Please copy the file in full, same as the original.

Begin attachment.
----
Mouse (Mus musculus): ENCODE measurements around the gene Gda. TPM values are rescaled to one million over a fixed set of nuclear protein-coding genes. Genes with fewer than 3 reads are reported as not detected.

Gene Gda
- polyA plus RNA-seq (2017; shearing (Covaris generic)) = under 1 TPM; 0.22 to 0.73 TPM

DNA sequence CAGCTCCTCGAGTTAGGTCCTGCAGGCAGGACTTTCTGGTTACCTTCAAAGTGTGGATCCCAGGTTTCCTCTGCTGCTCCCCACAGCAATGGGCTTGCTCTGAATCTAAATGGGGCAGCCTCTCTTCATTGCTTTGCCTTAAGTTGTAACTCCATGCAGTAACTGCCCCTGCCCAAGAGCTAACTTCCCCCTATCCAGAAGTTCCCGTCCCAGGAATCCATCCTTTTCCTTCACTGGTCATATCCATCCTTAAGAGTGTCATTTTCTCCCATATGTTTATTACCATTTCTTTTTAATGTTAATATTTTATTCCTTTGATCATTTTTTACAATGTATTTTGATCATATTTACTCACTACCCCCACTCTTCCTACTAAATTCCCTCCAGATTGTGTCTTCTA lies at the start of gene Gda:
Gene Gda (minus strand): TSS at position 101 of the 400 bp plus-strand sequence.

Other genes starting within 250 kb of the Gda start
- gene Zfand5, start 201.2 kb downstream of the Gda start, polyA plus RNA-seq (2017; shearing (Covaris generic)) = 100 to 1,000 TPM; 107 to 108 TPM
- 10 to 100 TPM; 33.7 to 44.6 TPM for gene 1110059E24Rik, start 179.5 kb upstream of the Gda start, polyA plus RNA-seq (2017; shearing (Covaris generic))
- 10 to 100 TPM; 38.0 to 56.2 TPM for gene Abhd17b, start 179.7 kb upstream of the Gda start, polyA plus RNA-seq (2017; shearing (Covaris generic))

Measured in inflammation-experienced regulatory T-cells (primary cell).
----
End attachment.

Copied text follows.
Mouse (Mus musculus): ENCODE measurements around the gene Gda. TPM values are rescaled to one million over a fixed set of nuclear protein-coding genes. Genes with fewer than 3 reads are reported as not detected.

Gene Gda
- polyA plus RNA-seq (2017; shearing (Covaris generic)) = under 1 TPM; 0.22 to 0.73 TPM

DNA sequence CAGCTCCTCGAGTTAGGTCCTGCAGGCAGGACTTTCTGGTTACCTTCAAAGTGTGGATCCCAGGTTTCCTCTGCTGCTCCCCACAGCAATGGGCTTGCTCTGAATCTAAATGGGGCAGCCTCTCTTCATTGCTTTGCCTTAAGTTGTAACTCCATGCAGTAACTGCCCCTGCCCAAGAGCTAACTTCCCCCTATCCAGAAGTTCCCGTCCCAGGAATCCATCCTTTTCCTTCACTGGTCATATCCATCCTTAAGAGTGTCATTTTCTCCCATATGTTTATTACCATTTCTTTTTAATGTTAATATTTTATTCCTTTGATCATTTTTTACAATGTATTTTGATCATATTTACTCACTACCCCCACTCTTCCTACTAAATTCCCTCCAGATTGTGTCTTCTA lies at the start of gene Gda:
Gene Gda (minus strand): TSS at position 101 of the 400 bp plus-strand sequence.

Other genes starting within 250 kb of the Gda start
- gene Zfand5, start 201.2 kb downstream of the Gda start, polyA plus RNA-seq (2017; shearing (Covaris generic)) = 100 to 1,000 TPM; 107 to 108 TPM
- 10 to 100 TPM; 33.7 to 44.6 TPM for gene 1110059E24Rik, start 179.5 kb upstream of the Gda start, polyA plus RNA-seq (2017; shearing (Covaris generic))
- 10 to 100 TPM; 38.0 to 56.2 TPM for gene Abhd17b, start 179.7 kb upstream of the Gda start, polyA plus RNA-seq (2017; shearing (Covaris generic))

Measured in inflammation-experienced regulatory T-cells (primary cell).